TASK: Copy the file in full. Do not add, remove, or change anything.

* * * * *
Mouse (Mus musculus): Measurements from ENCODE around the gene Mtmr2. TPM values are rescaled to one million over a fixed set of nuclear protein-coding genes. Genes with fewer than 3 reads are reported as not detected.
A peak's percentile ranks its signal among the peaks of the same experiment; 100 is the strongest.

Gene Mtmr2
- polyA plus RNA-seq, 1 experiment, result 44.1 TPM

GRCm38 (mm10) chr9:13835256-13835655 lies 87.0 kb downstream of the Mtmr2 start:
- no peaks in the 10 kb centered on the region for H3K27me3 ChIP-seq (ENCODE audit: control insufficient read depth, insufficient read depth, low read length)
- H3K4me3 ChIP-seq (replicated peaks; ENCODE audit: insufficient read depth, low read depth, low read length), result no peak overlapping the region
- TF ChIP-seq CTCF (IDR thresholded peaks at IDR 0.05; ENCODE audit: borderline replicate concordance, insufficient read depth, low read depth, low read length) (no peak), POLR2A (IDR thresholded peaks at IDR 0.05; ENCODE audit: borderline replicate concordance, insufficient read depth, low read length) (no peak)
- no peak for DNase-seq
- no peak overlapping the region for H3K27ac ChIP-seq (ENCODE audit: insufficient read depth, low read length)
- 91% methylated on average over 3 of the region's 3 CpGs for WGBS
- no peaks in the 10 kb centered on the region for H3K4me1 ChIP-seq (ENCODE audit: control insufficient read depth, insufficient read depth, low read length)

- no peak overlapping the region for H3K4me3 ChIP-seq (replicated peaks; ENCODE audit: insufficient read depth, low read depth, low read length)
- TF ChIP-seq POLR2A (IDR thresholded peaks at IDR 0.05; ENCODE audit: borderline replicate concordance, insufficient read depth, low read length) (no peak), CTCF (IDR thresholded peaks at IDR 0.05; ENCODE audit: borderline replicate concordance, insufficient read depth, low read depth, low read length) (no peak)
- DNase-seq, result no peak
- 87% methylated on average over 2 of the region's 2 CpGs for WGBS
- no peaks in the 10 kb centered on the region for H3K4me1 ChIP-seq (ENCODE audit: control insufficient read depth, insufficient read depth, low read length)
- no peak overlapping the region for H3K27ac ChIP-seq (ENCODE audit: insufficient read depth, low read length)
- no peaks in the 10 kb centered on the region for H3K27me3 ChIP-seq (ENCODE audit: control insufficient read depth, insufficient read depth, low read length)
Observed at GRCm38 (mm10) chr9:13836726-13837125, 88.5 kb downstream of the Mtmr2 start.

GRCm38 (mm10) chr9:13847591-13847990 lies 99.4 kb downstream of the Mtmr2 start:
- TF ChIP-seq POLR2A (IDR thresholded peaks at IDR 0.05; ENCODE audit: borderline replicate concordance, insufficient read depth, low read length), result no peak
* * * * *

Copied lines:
Mouse (Mus musculus): Measurements from ENCODE around the gene Mtmr2. TPM values are rescaled to one million over a fixed set of nuclear protein-coding genes. Genes with fewer than 3 reads are reported as not detected.
A peak's percentile ranks its signal among the peaks of the same experiment; 100 is the strongest.

Gene Mtmr2
- polyA plus RNA-seq, 1 experiment, result 44.1 TPM

GRCm38 (mm10) chr9:13835256-13835655 lies 87.0 kb downstream of the Mtmr2 start:
- no peaks in the 10 kb centered on the region for H3K27me3 ChIP-seq (ENCODE audit: control insufficient read depth, insufficient read depth, low read length)
- H3K4me3 ChIP-seq (replicated peaks; ENCODE audit: insufficient read depth, low read depth, low read length), result no peak overlapping the region
- TF ChIP-seq CTCF (IDR thresholded peaks at IDR 0.05; ENCODE audit: borderline replicate concordance, insufficient read depth, low read depth, low read length) (no peak), POLR2A (IDR thresholded peaks at IDR 0.05; ENCODE audit: borderline replicate concordance, insufficient read depth, low read length) (no peak)
- no peak for DNase-seq
- no peak overlapping the region for H3K27ac ChIP-seq (ENCODE audit: insufficient read depth, low read length)
- 91% methylated on average over 3 of the region's 3 CpGs for WGBS
- no peaks in the 10 kb centered on the region for H3K4me1 ChIP-seq (ENCODE audit: control insufficient read depth, insufficient read depth, low read length)

- no peak overlapping the region for H3K4me3 ChIP-seq (replicated peaks; ENCODE audit: insufficient read depth, low read depth, low read length)
- TF ChIP-seq POLR2A (IDR thresholded peaks at IDR 0.05; ENCODE audit: borderline replicate concordance, insufficient read depth, low read length) (no peak), CTCF (IDR thresholded peaks at IDR 0.05; ENCODE audit: borderline replicate concordance, insufficient read depth, low read depth, low read length) (no peak)
- DNase-seq, result no peak
- 87% methylated on average over 2 of the region's 2 CpGs for WGBS
- no peaks in the 10 kb centered on the region for H3K4me1 ChIP-seq (ENCODE audit: control insufficient read depth, insufficient read depth, low read length)
- no peak overlapping the region for H3K27ac ChIP-seq (ENCODE audit: insufficient read depth, low read length)
- no peaks in the 10 kb centered on the region for H3K27me3 ChIP-seq (ENCODE audit: control insufficient read depth, insufficient read depth, low read length)
Observed at GRCm38 (mm10) chr9:13836726-13837125, 88.5 kb downstream of the Mtmr2 start.

GRCm38 (mm10) chr9:13847591-13847990 lies 99.4 kb downstream of the Mtmr2 start:
- TF ChIP-seq POLR2A (IDR thresholded peaks at IDR 0.05; ENCODE audit: borderline replicate concordance, insufficient read depth, low read length), result no peak